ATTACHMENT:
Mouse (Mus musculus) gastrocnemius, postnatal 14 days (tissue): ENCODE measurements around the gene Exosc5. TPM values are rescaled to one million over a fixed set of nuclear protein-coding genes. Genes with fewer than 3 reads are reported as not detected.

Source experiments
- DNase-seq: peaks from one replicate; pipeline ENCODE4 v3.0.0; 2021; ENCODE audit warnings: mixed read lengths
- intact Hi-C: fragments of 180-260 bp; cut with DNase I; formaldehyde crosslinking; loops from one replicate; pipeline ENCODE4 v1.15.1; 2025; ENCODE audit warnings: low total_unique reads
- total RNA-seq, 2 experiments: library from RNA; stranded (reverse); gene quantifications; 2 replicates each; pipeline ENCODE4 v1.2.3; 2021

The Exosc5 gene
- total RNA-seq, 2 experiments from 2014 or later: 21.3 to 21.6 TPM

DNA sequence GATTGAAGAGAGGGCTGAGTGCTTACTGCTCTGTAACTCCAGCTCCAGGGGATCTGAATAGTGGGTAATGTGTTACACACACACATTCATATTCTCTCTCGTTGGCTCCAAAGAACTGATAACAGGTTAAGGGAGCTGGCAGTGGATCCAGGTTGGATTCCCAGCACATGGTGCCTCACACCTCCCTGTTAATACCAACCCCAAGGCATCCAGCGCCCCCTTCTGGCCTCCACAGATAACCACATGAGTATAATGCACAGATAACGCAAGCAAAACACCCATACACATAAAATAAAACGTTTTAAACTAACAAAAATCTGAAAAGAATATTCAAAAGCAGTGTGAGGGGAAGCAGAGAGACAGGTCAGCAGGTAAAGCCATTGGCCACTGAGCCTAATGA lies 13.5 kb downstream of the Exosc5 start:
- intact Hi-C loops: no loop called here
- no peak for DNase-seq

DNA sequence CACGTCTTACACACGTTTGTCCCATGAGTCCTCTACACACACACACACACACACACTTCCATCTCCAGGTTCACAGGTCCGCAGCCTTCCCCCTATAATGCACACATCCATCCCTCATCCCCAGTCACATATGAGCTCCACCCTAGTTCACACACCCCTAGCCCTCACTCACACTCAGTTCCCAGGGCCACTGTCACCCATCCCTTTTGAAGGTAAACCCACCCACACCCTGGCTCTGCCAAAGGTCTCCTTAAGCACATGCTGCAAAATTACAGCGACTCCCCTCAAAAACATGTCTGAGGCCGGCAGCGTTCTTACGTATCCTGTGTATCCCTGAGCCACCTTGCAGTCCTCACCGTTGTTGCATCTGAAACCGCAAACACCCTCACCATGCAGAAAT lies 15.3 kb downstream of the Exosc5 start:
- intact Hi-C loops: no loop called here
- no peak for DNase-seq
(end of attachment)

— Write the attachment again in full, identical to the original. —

Mouse (Mus musculus) gastrocnemius, postnatal 14 days (tissue): ENCODE measurements around the gene Exosc5. TPM values are rescaled to one million over a fixed set of nuclear protein-coding genes. Genes with fewer than 3 reads are reported as not detected.

Source experiments
- DNase-seq: peaks from one replicate; pipeline ENCODE4 v3.0.0; 2021; ENCODE audit warnings: mixed read lengths
- intact Hi-C: fragments of 180-260 bp; cut with DNase I; formaldehyde crosslinking; loops from one replicate; pipeline ENCODE4 v1.15.1; 2025; ENCODE audit warnings: low total_unique reads
- total RNA-seq, 2 experiments: library from RNA; stranded (reverse); gene quantifications; 2 replicates each; pipeline ENCODE4 v1.2.3; 2021

The Exosc5 gene
- total RNA-seq, 2 experiments from 2014 or later: 21.3 to 21.6 TPM

DNA sequence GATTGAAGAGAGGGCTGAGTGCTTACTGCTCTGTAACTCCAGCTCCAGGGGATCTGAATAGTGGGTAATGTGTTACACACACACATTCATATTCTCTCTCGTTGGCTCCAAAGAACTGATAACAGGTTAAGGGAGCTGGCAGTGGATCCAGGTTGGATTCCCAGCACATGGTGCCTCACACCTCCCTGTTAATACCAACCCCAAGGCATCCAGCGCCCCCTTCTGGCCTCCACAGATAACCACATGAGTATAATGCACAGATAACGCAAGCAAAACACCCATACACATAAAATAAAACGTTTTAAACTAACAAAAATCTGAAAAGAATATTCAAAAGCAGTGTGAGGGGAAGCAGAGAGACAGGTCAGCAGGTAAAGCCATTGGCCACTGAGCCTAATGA lies 13.5 kb downstream of the Exosc5 start:
- intact Hi-C loops: no loop called here
- no peak for DNase-seq

DNA sequence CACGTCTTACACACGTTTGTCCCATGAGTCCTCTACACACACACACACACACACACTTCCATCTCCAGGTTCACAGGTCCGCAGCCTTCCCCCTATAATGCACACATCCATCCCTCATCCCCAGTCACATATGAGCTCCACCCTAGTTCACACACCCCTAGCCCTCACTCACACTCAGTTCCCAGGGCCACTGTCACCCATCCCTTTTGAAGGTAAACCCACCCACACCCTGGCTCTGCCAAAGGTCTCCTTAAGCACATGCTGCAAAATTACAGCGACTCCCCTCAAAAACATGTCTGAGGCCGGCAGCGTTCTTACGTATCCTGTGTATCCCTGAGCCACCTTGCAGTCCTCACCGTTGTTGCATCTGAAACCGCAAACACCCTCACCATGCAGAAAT lies 15.3 kb downstream of the Exosc5 start:
- intact Hi-C loops: no loop called here
- no peak for DNase-seq